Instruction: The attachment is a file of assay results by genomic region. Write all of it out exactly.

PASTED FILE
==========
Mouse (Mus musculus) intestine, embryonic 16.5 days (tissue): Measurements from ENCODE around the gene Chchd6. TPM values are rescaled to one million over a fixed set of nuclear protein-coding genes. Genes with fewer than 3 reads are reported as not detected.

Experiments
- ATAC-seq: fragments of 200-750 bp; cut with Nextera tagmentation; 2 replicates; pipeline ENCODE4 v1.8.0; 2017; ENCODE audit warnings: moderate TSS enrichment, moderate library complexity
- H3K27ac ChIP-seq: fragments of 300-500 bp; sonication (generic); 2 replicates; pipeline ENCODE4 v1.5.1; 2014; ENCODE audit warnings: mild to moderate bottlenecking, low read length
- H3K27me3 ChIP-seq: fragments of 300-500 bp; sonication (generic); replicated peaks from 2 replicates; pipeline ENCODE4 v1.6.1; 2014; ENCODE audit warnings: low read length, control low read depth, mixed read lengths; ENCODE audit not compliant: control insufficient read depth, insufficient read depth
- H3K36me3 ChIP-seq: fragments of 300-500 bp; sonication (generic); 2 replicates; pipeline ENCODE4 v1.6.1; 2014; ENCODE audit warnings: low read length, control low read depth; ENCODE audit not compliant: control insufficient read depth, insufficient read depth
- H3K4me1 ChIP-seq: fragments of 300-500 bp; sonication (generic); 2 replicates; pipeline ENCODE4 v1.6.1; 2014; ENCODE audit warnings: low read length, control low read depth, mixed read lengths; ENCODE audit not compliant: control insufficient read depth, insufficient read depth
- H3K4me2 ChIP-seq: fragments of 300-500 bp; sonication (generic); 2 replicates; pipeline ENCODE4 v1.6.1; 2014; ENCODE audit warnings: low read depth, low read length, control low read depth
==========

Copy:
Mouse (Mus musculus) intestine, embryonic 16.5 days (tissue): Measurements from ENCODE around the gene Chchd6. TPM values are rescaled to one million over a fixed set of nuclear protein-coding genes. Genes with fewer than 3 reads are reported as not detected.

Experiments
- ATAC-seq: fragments of 200-750 bp; cut with Nextera tagmentation; 2 replicates; pipeline ENCODE4 v1.8.0; 2017; ENCODE audit warnings: moderate TSS enrichment, moderate library complexity
- H3K27ac ChIP-seq: fragments of 300-500 bp; sonication (generic); 2 replicates; pipeline ENCODE4 v1.5.1; 2014; ENCODE audit warnings: mild to moderate bottlenecking, low read length
- H3K27me3 ChIP-seq: fragments of 300-500 bp; sonication (generic); replicated peaks from 2 replicates; pipeline ENCODE4 v1.6.1; 2014; ENCODE audit warnings: low read length, control low read depth, mixed read lengths; ENCODE audit not compliant: control insufficient read depth, insufficient read depth
- H3K36me3 ChIP-seq: fragments of 300-500 bp; sonication (generic); 2 replicates; pipeline ENCODE4 v1.6.1; 2014; ENCODE audit warnings: low read length, control low read depth; ENCODE audit not compliant: control insufficient read depth, insufficient read depth
- H3K4me1 ChIP-seq: fragments of 300-500 bp; sonication (generic); 2 replicates; pipeline ENCODE4 v1.6.1; 2014; ENCODE audit warnings: low read length, control low read depth, mixed read lengths; ENCODE audit not compliant: control insufficient read depth, insufficient read depth
- H3K4me2 ChIP-seq: fragments of 300-500 bp; sonication (generic); 2 replicates; pipeline ENCODE4 v1.6.1; 2014; ENCODE audit warnings: low read depth, low read length, control low read depth